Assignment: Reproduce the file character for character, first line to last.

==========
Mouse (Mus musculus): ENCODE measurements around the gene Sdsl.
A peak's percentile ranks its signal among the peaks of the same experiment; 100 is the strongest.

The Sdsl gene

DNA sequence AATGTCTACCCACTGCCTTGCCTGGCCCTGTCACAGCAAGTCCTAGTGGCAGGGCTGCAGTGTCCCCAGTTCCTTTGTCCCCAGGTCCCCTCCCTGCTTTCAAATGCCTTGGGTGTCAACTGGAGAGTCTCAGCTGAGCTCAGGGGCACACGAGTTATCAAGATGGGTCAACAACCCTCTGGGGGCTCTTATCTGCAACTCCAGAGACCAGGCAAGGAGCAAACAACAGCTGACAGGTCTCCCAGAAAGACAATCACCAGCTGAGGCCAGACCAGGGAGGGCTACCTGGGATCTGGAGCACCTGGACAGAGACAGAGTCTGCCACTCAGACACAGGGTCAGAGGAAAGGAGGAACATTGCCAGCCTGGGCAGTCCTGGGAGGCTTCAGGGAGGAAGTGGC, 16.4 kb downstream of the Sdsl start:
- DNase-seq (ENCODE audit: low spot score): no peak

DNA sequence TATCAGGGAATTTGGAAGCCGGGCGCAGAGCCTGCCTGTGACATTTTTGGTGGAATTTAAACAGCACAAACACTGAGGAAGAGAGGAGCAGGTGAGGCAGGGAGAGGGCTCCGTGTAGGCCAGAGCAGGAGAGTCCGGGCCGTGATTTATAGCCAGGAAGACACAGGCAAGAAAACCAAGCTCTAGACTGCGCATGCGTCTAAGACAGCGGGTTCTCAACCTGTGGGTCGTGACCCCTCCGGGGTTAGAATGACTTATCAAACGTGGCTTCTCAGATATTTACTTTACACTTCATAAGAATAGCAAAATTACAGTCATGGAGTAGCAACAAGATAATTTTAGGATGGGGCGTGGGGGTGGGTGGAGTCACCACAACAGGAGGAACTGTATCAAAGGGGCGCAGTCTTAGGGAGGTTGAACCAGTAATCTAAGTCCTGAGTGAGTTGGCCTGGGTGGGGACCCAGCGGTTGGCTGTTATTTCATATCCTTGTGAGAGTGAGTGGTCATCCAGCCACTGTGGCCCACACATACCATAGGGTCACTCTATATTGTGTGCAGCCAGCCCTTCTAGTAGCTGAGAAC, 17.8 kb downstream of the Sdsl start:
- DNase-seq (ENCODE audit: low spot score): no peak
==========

Mouse (Mus musculus): ENCODE measurements around the gene Sdsl.
A peak's percentile ranks its signal among the peaks of the same experiment; 100 is the strongest.

The Sdsl gene

DNA sequence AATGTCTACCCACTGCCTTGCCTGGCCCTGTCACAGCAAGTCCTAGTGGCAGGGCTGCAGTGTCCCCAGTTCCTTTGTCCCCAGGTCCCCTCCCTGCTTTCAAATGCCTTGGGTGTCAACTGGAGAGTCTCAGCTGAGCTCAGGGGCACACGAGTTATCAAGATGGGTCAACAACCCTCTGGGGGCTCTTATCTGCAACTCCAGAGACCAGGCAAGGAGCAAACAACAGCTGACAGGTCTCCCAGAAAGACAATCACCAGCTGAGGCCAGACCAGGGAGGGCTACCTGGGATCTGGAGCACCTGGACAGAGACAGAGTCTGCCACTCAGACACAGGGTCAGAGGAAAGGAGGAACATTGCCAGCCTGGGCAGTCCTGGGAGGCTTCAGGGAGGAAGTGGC, 16.4 kb downstream of the Sdsl start:
- DNase-seq (ENCODE audit: low spot score): no peak

DNA sequence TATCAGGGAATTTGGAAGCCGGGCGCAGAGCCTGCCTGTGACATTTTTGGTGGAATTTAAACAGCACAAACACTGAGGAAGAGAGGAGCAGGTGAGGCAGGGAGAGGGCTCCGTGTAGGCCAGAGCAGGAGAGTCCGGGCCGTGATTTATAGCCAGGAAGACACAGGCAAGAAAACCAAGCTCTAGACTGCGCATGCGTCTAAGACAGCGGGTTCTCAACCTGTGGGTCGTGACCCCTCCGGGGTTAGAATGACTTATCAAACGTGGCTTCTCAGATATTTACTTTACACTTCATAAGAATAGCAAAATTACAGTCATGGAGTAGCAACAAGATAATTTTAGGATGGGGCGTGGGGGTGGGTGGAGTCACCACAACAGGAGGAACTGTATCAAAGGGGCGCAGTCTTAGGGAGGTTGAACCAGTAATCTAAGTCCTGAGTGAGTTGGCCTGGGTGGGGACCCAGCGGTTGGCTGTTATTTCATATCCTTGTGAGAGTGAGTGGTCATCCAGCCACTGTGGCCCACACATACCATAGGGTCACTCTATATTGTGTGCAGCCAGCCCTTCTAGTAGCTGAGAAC, 17.8 kb downstream of the Sdsl start:
- DNase-seq (ENCODE audit: low spot score): no peak